The Court of Justice found that the Dutch customs could not reject the declared value simply because the poultry meat was resold at a loss. The fact that goods imported into the EU have been sold at a loss after importation, is in itself not sufficient to conclude that the declared import price is incorrect. Indeed, the court notes that there could be reasons explaining why a company is selling its goods at a loss, for instance adverse development on the market. However, when customs find that imports were resold at a loss, it is for the importer to demonstrate that the conditions of disposal of the consignment concerned confirm the correctness of the declared import price.
Customs valuation as usual
The question then arises as to what to do when the importer provides no such explanation, and customs reject the declared import price. What customs value should be used? In the case at hand, the value used by the Dutch customs to calculate the duty was the representative price.
Both the WTO Appellate Body (Report of 13 July 1998, EC Poultry, DS69) and the Court of Justice (Kloosterboer RotterdamC-317/99) had unambiguously confirmed that the import price at CIF level is the only sound basis for the calculation of the additional import duty applicable to each shipment. This is because the provisions dealing with customs valuation (today Articles 70 to 74 of the UCC) excludes the use of arbitrary or fictitious customs values (Gaston Schul, C-354/09). In the case at hand, the Court explicitly confirms that the customs authorities cannot rely, in order to calculate the additional import duties, on a price which has not been proved to be correct for the consignment concerned.
The Court of Justice confirms the core principles of customs valuation: if the customs authorities reject the value declared upon import, they have to resort to the general customs valuation methods. Briefly, those rules require the use of the transaction value as a primary methodology for determining the customs value (Article 70 of the UCC). When the transaction value cannot be used, secondary methods must be used (Article 74 of the UCC), including valuing the goods on the basis of the price charged to the first independent customer in the EU, or a construction of the customs value based on cost (computed value). When the customs value cannot be determined on those bases, the UCC explains that the customs value should be determined ‘using reasonable means’.
Sadly, the Court of Justice provides no guidance as to whether, and under what circumstances, the representative price set by the Commission in Regulation 1484/95 could be a reasonable means in the sense of Article 74 of the UCC.
Conclusion – a nuance, making no difference?
In its judgment, the Court of Justice clarifies that the customs authorities cannot automatically reject the declared import price when they find that imported products were resold at a loss to customers in the EU. Such loss-making sales are at most an indication that the import price may be flawed, requiring the importer to demonstrate that the conditions of the consignment justify the loss. This solution is a balanced one: after all, the resale price in the EU is not necessarily known upon importation and adverse market circumstances might justify having to make sales at a loss. However, the more frequent this becomes, the more difficult it will be for importers to justify the customs value used upon importation.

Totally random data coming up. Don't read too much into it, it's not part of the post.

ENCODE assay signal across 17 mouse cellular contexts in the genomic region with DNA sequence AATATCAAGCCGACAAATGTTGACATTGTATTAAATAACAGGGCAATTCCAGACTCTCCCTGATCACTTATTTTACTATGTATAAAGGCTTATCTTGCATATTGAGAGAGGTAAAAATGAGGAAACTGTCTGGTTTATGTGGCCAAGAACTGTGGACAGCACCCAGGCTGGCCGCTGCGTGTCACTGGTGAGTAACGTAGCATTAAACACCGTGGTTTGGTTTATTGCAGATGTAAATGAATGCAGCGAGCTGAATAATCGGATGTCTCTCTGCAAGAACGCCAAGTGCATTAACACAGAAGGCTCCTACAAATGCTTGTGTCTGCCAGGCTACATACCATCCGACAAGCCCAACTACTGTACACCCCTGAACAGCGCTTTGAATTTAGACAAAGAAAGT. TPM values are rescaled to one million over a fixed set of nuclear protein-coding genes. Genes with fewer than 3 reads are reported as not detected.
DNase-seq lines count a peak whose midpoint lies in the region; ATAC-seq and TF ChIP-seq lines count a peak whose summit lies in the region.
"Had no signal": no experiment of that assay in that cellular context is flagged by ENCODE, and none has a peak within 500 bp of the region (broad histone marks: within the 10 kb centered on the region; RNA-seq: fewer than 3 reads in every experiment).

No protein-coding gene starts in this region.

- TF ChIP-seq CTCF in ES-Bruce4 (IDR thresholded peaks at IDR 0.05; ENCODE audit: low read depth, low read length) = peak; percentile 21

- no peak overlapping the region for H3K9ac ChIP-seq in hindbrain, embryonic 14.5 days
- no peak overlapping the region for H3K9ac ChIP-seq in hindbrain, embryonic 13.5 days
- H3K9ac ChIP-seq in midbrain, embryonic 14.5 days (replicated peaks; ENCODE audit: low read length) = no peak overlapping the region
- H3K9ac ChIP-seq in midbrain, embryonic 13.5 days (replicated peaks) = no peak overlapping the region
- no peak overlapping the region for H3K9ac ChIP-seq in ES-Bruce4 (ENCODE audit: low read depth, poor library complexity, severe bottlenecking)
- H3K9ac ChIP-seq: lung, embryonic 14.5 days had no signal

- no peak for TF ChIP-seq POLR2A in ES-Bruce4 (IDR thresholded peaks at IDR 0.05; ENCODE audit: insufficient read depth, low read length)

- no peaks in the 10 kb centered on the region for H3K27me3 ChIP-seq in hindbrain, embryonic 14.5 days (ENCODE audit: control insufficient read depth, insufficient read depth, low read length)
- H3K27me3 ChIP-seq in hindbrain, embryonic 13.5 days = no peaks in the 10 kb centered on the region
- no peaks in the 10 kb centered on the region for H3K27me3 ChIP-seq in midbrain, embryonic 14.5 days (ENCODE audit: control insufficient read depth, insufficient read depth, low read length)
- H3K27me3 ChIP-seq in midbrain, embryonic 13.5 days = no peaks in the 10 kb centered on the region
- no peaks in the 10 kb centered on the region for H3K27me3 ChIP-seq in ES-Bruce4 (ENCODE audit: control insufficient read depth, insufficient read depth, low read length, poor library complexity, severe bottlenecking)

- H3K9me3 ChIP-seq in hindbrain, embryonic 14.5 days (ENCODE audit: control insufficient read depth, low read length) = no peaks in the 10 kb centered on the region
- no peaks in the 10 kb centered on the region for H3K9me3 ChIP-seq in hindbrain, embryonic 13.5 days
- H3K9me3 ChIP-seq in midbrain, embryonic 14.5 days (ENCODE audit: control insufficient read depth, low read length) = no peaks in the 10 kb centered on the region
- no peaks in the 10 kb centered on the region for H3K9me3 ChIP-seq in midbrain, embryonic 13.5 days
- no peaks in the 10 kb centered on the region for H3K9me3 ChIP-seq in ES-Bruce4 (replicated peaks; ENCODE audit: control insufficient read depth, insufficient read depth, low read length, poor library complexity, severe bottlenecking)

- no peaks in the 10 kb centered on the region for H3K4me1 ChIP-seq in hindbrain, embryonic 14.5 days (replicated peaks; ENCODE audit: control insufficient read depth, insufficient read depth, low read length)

If the importer cannot substantiate the correctness of the declared import price, customs authorities may substitute to the declared value another value calculated in accordance with the provisions of Articles 70 to 74 of the EU’s Customs Code.
However, in many cases, this clarification by the Court of Justice will be a nuance, making no difference. Indeed, as soon as an importer is related to its supplier, and cannot explain why sales to customers in the EU are made at a loss over a sustained period of time, the customs authorities will be able to reject the declared value and substitute a customs value calculated on the basis of one of the subsidiary methodologies of Article 74 of the UCC. When the conditions for computing the customs value are not met, the customs authorities will be able to use another reasonable means. Could this include relying on the representative prices calculated each month by the Commission based on the basis average market prices? Maybe.
Yves Melin is an International Trade and Customs lawyer based in Brussels. He concentrates in trade remedies (anti-dumping measures, countervailing measures and safeguards), re-balancing duties, customs laws and procedures, sanctions & export and import controls. Yves is Member of the Editorial Board of the Global Trade & Customs journal where he recently organised and guest edited an issue on non-preferential customs origin (2019, issue 10). He is also member of the steering committee of the recently created Customs & Trade Law Academy of the University of Liège, in Belgium.